Jon Stewart

AP Photo/Jacquelyn Martin

George Carlin may not have been around to accept the award in bodily form, but some of the big names who were inspired by his sharp brand of funny made sure he was there in spirit.

Jon Stewart, Gary Shandling, Joan Rivers, Lily Tomlin and Margaret Cho were among the laughmakers who showed up Monday to honor the pioneering comic at the John F. Kennedy Center for the Performing Arts in Washington, D.C., where the Mark Twain Prize for American Humor was awarded posthumously for the first time.

Carlin died of heart failure June 22, barely a week after learning that he was the recipient of this year's prize, which in the past has gone to luminaries such as Steve Martin and Billy Crystal.

"He was thrilled," Carlin's daughter told the Associated Press earlier today. "I think he represented a lot of what Mark Twain did for our country, not only being smart and funny but also being a sharp commentator."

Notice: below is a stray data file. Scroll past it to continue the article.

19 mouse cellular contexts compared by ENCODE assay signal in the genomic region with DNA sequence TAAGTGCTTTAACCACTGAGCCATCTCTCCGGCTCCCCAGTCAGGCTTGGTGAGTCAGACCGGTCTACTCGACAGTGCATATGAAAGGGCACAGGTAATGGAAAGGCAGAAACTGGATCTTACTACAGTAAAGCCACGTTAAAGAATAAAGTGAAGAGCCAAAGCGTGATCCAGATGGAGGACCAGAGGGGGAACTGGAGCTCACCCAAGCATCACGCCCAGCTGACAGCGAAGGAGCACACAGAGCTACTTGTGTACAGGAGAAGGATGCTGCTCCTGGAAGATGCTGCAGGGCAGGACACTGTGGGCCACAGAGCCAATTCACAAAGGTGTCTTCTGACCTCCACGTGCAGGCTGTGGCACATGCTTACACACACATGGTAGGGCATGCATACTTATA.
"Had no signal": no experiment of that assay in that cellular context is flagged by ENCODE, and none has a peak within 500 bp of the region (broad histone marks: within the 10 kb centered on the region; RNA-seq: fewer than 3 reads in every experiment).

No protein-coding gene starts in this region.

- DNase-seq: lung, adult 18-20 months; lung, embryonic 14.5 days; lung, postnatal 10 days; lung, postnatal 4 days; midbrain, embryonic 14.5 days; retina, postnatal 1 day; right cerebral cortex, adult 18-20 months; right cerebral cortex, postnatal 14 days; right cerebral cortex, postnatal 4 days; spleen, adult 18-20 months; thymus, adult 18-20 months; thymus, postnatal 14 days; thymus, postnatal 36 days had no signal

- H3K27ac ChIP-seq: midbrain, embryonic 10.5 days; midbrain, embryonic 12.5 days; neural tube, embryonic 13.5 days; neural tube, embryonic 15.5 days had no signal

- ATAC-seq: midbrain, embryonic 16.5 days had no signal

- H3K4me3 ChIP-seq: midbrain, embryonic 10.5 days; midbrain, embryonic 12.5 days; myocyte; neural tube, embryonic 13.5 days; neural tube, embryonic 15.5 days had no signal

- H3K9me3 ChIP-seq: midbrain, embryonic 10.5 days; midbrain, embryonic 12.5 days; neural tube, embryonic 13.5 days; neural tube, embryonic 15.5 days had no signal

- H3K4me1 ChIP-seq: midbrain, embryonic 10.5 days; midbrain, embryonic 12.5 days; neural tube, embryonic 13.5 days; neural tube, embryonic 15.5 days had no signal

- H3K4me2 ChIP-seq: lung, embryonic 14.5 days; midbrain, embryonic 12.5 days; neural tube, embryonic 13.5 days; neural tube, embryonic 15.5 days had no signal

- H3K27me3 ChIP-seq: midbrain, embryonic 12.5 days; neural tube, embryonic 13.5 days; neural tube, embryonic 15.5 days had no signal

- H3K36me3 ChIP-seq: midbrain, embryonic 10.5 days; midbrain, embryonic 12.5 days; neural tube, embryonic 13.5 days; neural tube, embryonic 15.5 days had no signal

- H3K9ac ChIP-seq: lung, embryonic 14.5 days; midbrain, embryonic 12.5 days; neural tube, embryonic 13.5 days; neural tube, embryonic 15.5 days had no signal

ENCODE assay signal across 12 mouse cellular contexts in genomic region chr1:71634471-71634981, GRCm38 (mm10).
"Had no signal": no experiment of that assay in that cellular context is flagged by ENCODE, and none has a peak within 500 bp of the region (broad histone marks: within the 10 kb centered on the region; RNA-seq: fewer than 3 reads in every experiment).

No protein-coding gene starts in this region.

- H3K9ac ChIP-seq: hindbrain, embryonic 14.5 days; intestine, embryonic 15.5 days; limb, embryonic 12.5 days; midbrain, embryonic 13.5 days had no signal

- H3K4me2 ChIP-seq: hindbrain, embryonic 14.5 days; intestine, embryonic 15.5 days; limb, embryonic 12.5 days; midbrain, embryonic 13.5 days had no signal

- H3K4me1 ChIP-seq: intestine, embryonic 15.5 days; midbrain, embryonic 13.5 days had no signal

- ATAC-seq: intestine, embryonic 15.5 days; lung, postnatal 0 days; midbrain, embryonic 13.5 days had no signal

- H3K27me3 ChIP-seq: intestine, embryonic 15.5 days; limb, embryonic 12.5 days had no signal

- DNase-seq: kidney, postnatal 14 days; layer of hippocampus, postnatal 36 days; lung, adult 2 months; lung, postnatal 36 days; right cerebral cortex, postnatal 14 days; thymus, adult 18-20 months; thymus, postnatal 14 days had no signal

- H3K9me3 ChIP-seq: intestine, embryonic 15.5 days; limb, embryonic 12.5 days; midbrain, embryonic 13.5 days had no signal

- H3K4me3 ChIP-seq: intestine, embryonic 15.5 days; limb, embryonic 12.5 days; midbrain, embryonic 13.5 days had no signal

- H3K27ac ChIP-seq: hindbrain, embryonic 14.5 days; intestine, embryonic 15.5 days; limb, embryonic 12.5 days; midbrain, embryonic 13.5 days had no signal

Next-generation funnyman Stewart, who was 9-years-old when the album featuring the "Seven Words You Can Never Say on Television" came out, called Carlin a "working man" who "respected what he did."

"His comedy wasn't just joke, joke, joke," Tomlin said. Like Twain, "his performances were often like essays."

Tonight's ceremony was taped and will be televised at a to-be-determined date by PBS.

Carlin's final HBO special, It's Bad for Ya, which—among other things—mocks death and the way society deals with it, comes out on DVD Nov. 25.

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